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Quote:
Originally Posted by Canadian_JOY View Post
This is another reason why I suggest using flex lines at the brake calipers. Matco's aren't the only brakes which exhibit this tendency. Hard lines may be just perfect and present even brake wear until somebody snags a line and bends it slightly, presenting the caliper with an uneven load. When this happens one suddenly starts to see uneven brake wear.
These are not hard lines. The 3003 is VERY soft and quite easy to bend into a position that works well. It just requires some knowledge and care from the person doing the work.
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  #7  
Old 08-25-2023, 12:52 PM
Canadian_JOY Canadian_JOY is offline
 
Join Date: Aug 2007
Location: Ontario, Canada
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Quote:
Originally Posted by lr172 View Post
These are not hard lines. The 3003 is VERY soft and quite easy to bend into a position that works well. It just requires some knowledge and care from the person doing the work.
There's quite a difference between 3003 and a braided line, something like at least an order of magnitude difference in flexibility. For this reason the solid wall 3003 tubing is referred to as a hard line as opposed to being a flex line.

Once bent, 3003 wants to stay where it's put. True flex line does not exhibit this property.

This lack of flexibility in 3003 lines is the primary contributor to fatigue failures of these lines at junctions with movable parts like brake calipers where the most common failure is a crack in the shoulder of the flare. This shoulder of the flare is where "the rubber meets the road" in terms of the mechanical interface between a movable and non-movable part. Many attribute these failures to poor flare fitting technique but the reality is fatigue happens when one part moves and the other remains stationary, or reasonably stationary. In the case of brake calipers, the caliper is being moved by a comparatively large force (wheel rotation) thus the 3003 line is, in relative terms, the immovable part. Differential movement between the two parts eventually causes the shoulder of the flare to crack.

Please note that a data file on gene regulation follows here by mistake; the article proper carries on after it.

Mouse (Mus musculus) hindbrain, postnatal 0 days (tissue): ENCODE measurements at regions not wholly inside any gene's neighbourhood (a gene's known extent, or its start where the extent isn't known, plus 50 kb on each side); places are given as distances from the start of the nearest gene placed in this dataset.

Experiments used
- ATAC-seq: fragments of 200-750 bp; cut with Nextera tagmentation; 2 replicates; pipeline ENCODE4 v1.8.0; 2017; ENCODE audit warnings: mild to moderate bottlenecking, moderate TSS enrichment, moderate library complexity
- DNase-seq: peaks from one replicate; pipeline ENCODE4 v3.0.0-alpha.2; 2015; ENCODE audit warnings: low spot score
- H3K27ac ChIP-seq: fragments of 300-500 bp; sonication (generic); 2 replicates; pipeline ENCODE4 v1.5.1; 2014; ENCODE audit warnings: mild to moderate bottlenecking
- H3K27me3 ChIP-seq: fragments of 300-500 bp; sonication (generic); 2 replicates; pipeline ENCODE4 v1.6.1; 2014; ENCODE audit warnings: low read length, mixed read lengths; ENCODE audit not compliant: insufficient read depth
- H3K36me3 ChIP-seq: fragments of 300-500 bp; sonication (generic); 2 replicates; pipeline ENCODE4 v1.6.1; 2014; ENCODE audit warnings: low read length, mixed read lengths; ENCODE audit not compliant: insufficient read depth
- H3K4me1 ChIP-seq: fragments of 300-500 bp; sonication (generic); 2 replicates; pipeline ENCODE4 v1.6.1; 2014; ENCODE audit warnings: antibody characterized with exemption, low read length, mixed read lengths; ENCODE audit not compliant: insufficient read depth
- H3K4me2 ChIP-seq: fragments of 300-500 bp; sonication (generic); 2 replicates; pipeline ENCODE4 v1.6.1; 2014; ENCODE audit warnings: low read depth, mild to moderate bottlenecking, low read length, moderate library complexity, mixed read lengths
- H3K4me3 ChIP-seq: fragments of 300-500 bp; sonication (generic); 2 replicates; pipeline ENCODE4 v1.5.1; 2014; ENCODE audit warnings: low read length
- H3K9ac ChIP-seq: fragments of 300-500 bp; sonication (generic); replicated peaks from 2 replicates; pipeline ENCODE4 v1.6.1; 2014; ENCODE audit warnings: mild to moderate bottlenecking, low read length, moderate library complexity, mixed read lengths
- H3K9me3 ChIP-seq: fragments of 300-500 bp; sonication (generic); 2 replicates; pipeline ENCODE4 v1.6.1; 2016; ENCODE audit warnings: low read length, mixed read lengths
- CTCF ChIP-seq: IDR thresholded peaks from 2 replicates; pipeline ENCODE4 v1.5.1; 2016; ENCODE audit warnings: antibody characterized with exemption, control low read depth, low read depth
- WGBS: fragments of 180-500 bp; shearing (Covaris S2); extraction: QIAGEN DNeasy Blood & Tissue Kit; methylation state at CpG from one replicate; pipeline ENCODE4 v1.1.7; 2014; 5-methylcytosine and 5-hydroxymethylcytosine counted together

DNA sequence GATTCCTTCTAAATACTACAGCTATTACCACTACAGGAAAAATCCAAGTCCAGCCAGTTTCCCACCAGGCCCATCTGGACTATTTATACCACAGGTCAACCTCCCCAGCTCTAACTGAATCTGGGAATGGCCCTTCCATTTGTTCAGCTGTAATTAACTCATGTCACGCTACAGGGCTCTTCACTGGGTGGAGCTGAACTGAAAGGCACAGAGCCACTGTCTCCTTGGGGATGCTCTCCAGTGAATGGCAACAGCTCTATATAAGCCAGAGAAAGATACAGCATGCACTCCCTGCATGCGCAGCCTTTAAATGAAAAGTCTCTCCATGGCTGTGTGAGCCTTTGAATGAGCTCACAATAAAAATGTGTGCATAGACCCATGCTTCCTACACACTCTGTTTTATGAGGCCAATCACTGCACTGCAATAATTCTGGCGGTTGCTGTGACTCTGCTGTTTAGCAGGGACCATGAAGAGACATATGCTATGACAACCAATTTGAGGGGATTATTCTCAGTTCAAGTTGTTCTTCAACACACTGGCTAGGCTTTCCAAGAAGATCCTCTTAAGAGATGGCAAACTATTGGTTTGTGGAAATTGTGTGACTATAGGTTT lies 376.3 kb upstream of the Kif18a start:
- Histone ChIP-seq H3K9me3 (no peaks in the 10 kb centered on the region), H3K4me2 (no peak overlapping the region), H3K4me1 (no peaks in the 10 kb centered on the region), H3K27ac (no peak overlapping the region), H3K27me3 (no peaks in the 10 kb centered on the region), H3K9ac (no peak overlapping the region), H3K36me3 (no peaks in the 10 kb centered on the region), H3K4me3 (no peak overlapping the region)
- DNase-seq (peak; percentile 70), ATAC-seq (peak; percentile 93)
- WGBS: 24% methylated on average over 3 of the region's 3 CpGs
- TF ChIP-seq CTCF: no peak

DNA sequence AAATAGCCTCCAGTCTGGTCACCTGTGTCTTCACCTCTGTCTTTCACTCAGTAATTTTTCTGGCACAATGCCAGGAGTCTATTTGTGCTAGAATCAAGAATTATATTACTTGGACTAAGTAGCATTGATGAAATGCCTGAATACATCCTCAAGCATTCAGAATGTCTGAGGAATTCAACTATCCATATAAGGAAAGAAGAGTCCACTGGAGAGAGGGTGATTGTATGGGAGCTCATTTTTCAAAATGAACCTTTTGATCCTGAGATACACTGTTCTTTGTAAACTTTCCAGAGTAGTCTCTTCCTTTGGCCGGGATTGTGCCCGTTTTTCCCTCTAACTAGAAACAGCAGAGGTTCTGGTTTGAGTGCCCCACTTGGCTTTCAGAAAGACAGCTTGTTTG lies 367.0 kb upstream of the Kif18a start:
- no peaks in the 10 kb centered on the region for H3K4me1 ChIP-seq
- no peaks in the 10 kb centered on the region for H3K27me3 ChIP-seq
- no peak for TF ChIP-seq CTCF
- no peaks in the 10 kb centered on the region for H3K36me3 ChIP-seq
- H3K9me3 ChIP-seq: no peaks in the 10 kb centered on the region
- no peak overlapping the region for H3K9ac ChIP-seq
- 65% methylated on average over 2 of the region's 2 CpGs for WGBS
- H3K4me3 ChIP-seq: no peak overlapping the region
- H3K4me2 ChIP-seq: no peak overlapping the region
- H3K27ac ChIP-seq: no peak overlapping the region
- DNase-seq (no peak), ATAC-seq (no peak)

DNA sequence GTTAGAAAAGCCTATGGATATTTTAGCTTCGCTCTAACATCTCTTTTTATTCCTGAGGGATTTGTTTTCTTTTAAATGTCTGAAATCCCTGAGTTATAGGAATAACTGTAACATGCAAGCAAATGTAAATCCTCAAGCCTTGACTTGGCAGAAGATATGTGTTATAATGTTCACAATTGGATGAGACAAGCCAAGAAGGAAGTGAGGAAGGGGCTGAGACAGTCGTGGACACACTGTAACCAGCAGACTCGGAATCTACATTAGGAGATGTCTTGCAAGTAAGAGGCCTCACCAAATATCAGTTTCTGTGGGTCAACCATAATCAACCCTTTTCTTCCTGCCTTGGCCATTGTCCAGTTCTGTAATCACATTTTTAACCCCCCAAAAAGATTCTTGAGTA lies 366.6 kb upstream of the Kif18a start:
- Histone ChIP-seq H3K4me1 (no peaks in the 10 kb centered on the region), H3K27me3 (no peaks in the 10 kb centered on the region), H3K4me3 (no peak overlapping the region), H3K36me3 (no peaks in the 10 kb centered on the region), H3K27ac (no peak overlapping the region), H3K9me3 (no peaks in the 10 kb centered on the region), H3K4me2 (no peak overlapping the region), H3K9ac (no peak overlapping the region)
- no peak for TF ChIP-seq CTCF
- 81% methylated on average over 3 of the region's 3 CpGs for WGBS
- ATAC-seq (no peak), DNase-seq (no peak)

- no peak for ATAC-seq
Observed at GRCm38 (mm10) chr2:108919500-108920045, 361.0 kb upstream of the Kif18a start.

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  #8  
Old 08-25-2023, 07:01 PM
Brett H Brett H is offline
 
Join Date: Oct 2013
Location: Columbus, Indiana
Posts: 83
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Thanks for the replies.

I have made the suggested tweaking of the aluminum brake line to better center the caliper.

It appears to me that servicing the inboard floating brake pad has the potential to undue the tweaking that was done to center the brake caliper.

So, switching to the braided brake line seems interesting. I was surprised to see on the Aircraft Speciality Flightlines website that braided brake line was zip tied to the landing gear leg in three places. I have attached the picture below. The lowest zip tie was located where landing gear bends downward to attach the axle. This short distance between the lowest zip tie and where the braided line attaches the caliper would seem to make the braided hose stiff. Can this last zip tie be located higher to minimize the load applied to the caliper?

Thanks.

Brett H
Columbus, IN
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  #9  
Old 08-28-2023, 06:47 AM
Brett H Brett H is offline
 
Join Date: Oct 2013
Location: Columbus, Indiana
Posts: 83
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Quote:
Originally Posted by seagull View Post
I had the same problem, sometimes I could hear a squeak in the brakes when pushing the plane with the engine off. I replaced the lines on the gear legs with ones from https://aircraftspecialty.com/rv-12.html, problem solved.
Walt:

Thanks for your response.

When using the AircraftSpecialty braided braided brake lines, how far down the landing gear leg is your last tie strap located and is the original hose fitting in the brake caliper used or a different fitting?

Thanks.

Brett H
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  #10  
Old 08-28-2023, 11:46 AM
seagull seagull is offline
 
Join Date: Dec 2019
Location: Highland, CA
Posts: 675
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I didn’t change any fittings, just the hose. I will post a pic of the tie strap placement later today when I get out to the airport.